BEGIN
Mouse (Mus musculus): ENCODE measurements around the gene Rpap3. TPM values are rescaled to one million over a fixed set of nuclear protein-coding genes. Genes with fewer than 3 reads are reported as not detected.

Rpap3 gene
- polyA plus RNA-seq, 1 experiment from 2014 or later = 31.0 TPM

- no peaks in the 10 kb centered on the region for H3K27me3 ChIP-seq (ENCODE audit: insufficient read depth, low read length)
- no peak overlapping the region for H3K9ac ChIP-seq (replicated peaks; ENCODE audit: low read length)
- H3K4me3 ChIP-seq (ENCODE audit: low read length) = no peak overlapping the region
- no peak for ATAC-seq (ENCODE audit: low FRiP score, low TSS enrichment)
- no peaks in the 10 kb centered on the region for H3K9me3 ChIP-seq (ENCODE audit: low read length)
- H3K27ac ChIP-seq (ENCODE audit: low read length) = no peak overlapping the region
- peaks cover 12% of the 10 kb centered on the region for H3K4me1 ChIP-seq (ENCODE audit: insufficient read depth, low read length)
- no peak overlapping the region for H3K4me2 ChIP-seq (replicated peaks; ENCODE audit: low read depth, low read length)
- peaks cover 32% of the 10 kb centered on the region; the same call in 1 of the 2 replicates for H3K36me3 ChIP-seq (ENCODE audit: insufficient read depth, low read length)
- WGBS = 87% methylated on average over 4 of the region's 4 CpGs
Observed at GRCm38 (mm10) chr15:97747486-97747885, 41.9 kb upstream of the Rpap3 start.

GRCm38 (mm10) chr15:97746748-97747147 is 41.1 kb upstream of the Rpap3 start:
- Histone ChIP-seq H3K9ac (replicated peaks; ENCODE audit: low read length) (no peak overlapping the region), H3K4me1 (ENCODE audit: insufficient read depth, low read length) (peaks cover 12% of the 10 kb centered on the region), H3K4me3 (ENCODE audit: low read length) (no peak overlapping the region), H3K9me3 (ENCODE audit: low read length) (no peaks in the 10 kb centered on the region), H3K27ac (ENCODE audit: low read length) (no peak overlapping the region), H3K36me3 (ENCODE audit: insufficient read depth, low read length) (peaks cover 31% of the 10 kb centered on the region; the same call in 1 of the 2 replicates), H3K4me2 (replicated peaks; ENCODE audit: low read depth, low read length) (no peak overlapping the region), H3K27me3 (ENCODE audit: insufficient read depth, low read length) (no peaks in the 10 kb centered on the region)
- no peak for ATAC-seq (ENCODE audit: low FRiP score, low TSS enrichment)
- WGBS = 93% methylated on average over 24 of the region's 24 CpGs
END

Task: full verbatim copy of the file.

Mouse (Mus musculus): ENCODE measurements around the gene Rpap3. TPM values are rescaled to one million over a fixed set of nuclear protein-coding genes. Genes with fewer than 3 reads are reported as not detected.

Rpap3 gene
- polyA plus RNA-seq, 1 experiment from 2014 or later = 31.0 TPM

- no peaks in the 10 kb centered on the region for H3K27me3 ChIP-seq (ENCODE audit: insufficient read depth, low read length)
- no peak overlapping the region for H3K9ac ChIP-seq (replicated peaks; ENCODE audit: low read length)
- H3K4me3 ChIP-seq (ENCODE audit: low read length) = no peak overlapping the region
- no peak for ATAC-seq (ENCODE audit: low FRiP score, low TSS enrichment)
- no peaks in the 10 kb centered on the region for H3K9me3 ChIP-seq (ENCODE audit: low read length)
- H3K27ac ChIP-seq (ENCODE audit: low read length) = no peak overlapping the region
- peaks cover 12% of the 10 kb centered on the region for H3K4me1 ChIP-seq (ENCODE audit: insufficient read depth, low read length)
- no peak overlapping the region for H3K4me2 ChIP-seq (replicated peaks; ENCODE audit: low read depth, low read length)
- peaks cover 32% of the 10 kb centered on the region; the same call in 1 of the 2 replicates for H3K36me3 ChIP-seq (ENCODE audit: insufficient read depth, low read length)
- WGBS = 87% methylated on average over 4 of the region's 4 CpGs
Observed at GRCm38 (mm10) chr15:97747486-97747885, 41.9 kb upstream of the Rpap3 start.

GRCm38 (mm10) chr15:97746748-97747147 is 41.1 kb upstream of the Rpap3 start:
- Histone ChIP-seq H3K9ac (replicated peaks; ENCODE audit: low read length) (no peak overlapping the region), H3K4me1 (ENCODE audit: insufficient read depth, low read length) (peaks cover 12% of the 10 kb centered on the region), H3K4me3 (ENCODE audit: low read length) (no peak overlapping the region), H3K9me3 (ENCODE audit: low read length) (no peaks in the 10 kb centered on the region), H3K27ac (ENCODE audit: low read length) (no peak overlapping the region), H3K36me3 (ENCODE audit: insufficient read depth, low read length) (peaks cover 31% of the 10 kb centered on the region; the same call in 1 of the 2 replicates), H3K4me2 (replicated peaks; ENCODE audit: low read depth, low read length) (no peak overlapping the region), H3K27me3 (ENCODE audit: insufficient read depth, low read length) (no peaks in the 10 kb centered on the region)
- no peak for ATAC-seq (ENCODE audit: low FRiP score, low TSS enrichment)
- WGBS = 93% methylated on average over 24 of the region's 24 CpGs